Last week we showed how we couldn’t get the headsail wrapped properly and there was a fairly quick fix for it. This week, Baz completed that little job, and you can see how easy it was in this week’s video.
5th century ruins
We arrived at Kissebükü Köyü, which is a large bay that has several ruins on the shore. When we took the dinghy to shore, we walked around the fairly run down ruins of a 5th Century AD church and tomb which has the remains of plaster on the inner dome and sides, indicating there used to be fresco style artwork lining the walls.
What I loved about the site of the Harbour Church as it’s called, is that it is situated right behind the beach set amongst pine trees. There are signs that archaeologists have been there, with a table and a few chairs, plus a notice board giving some details of the church.
We found a group of the archaeologists working on the Number Two Bath House after we left the ruins at the eastern end of the bay, and headed towards the centre of the beach. The Bath House is located just to the left of the small beach ‘bar’ (as you look at the beach from the sea).
Rustic beach cooking
The beach bar consists of a campervan and a covered area housing a few tables and chairs. This place is run by an older Turkish couple. The husband takes the orders and the money, and his wife prepares and cooks the meals.
The amazing part of the kitchen set up is that there was a pot of hot fat balanced over some fairly thick burning logs. We watched the lady as she cooked some chips.
When she wanted to turn up the heat, she put the log further underneath the pan and when she wanted to cool the fat down, she pulled the log out a bit!
There was a small tented area to the left of their campervan where she made Gözleme, which is a thin unleavened dough that is stuffed with savoury filling, folded, brushed with butter and cut into slices. The cook prepared these on a traditional sac griddle, which is like a very large domed drum set over coals.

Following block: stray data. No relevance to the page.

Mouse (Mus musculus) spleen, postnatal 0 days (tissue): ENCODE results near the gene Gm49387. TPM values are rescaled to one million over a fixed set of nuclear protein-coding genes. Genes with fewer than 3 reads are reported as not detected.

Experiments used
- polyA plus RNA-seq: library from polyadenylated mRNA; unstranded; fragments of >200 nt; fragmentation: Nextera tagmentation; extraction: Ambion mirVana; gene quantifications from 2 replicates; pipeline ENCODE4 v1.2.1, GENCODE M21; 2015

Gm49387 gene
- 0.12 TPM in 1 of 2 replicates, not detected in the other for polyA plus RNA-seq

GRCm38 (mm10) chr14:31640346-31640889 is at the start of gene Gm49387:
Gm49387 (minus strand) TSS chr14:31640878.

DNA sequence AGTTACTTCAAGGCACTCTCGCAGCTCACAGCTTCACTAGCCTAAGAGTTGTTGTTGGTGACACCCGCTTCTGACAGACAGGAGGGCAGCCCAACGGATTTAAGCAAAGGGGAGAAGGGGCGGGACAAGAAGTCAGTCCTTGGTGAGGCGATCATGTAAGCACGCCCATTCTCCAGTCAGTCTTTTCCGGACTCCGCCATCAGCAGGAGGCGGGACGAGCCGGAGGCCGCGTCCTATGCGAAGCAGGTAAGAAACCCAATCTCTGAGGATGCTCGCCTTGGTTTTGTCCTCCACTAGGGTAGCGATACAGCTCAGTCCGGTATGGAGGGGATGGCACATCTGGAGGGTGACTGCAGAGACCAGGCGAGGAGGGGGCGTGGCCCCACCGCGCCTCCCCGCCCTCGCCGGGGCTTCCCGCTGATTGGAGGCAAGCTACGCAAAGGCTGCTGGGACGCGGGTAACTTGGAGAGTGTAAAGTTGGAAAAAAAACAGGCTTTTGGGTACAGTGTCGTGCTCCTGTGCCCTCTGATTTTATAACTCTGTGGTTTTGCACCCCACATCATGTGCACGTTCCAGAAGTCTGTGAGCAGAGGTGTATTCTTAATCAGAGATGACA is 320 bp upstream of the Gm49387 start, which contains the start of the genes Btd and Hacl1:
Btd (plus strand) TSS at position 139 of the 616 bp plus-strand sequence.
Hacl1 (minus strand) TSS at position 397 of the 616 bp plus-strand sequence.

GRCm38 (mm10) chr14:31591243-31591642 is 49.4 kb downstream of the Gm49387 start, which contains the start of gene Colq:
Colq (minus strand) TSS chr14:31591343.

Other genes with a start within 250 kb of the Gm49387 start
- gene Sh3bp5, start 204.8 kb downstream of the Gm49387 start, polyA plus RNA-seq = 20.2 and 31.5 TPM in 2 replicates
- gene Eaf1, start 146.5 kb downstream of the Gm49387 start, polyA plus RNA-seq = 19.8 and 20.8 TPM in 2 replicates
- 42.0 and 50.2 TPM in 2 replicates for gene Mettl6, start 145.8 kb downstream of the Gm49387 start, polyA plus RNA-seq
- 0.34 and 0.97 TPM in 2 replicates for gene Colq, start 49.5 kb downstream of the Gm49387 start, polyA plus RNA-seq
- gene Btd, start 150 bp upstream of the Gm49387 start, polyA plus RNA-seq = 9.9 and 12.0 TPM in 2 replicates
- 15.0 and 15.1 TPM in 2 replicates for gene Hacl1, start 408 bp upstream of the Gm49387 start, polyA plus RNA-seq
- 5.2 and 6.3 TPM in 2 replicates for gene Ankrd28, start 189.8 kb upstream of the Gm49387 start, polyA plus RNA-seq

While we were at Kissebükü we treated ourselves to some homemade meatballs, chips and salad. And the following morning, before heading over to the beach with the church ruins to cut Barry’s hair, we bought ourselves a couple of gözleme for breakfast. There are times when a low carb lifestyle just has to be sacrificed to enjoy the local cuisine!
When Baz went to pay for two gözleme, the guy quoted him forty lira (a very inexpensive AU$6.25). The lady however, who had smiled at me the previous day when I’d tried to speak Turkish to her, corrected her husband and said, “No. Thirty.” At AU$4.67, we would have been happy to give her the higher amount, but perhaps she wanted us to pay ‘local’ rather than ‘tourist’ prices. We both said a very big “çok teşekkürler ederim” (thank you very much) and left to enjoy the cheese and herb gözleme sitting on a rock at the beach with our feet dipped in the azure sea and a Byzantine church at our back. Heaven.
Beating the wind, dodging the crowds
We left Kissebükü early the following morning in order to miss as much of the northerly wind before it picked up. We were heading to Yalikavak and we had to round the promontory, heading North West for some of the journey.
Even though the sun had just risen, at one point we could see fourteen other vessels around us. Very different from the last time we’d travelled that way in April. It was totally understandable though; all covid restrictions had been lifted, people were enjoying their holidays, and day-tripper gulet captains were making the most of the season while they could.
We relied on our AIS as well as our eyes for much of the journey, and if you’re new to sailing you may like to see how we use the AIS in this video.
We made it to Yalikavak in just under five hours and dropped anchor in Bahçe Köyü in front of several large, expensive yachts and cruisers, in 10 metres of sand with 40 metres of chain out. It was such a pretty bay with white buildings, green leafy trees, pink bougainvillea and soft sandy beaches.
Next week we explore more of Yalikavak and are amazed at what we discover inside the marina!
To watch this week’s YouTube episode that accompanies this blog just click here.
Until next week, I wish you health, wealth and courage, as you take the actions to bring your dreams to life.